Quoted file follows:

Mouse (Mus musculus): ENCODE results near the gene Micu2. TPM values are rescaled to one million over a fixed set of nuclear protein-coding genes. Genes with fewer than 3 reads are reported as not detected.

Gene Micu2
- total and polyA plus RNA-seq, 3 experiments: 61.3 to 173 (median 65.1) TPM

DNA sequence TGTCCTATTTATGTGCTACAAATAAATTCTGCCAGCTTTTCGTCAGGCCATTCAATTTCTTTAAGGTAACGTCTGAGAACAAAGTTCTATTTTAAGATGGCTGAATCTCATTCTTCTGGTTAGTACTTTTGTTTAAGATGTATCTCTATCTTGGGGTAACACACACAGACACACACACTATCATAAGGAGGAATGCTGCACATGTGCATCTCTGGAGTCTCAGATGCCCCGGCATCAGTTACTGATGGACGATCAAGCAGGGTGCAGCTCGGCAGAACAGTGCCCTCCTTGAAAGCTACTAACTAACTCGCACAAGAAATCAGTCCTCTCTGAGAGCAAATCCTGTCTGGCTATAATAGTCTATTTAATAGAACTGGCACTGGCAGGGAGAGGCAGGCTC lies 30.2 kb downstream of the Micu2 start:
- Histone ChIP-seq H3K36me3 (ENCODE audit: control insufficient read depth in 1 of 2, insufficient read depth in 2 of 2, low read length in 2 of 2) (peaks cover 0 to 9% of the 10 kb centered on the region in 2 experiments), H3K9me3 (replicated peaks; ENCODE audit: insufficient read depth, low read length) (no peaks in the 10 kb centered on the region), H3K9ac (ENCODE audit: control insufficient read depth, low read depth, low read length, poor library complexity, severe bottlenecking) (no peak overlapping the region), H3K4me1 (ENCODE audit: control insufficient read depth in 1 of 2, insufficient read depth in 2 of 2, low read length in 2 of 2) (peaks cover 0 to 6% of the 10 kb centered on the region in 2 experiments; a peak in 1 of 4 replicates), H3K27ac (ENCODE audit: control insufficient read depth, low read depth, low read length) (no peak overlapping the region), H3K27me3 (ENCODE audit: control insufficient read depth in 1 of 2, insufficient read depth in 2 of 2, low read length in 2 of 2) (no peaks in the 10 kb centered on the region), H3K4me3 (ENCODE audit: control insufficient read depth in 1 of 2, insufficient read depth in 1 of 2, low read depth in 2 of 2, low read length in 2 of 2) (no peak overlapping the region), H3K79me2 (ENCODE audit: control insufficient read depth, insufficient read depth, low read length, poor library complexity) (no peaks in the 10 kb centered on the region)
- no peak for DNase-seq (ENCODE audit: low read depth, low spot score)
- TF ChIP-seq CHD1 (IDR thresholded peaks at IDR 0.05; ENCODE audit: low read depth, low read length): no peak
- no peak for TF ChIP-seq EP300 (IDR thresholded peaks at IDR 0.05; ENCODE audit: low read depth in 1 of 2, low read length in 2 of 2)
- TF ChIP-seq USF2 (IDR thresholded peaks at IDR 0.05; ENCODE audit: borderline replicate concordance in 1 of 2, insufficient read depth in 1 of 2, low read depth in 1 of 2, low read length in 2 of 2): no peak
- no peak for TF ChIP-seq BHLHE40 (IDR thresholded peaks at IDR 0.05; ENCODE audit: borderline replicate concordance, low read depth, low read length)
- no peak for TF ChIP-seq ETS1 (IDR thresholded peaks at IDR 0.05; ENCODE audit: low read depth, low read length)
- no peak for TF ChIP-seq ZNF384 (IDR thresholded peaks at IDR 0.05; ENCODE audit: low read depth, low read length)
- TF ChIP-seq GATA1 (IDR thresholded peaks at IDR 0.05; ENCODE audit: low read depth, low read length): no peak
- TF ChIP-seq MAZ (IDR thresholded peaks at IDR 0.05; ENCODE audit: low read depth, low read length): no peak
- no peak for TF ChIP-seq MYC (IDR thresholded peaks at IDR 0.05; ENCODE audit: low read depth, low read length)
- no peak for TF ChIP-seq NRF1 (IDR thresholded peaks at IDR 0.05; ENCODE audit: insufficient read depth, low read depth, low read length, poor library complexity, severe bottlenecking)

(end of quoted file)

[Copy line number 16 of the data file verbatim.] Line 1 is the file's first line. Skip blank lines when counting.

- no peak for TF ChIP-seq NRF1 (IDR thresholded peaks at IDR 0.05; ENCODE audit: insufficient read depth, low read depth, low read length, poor library complexity, severe bottlenecking)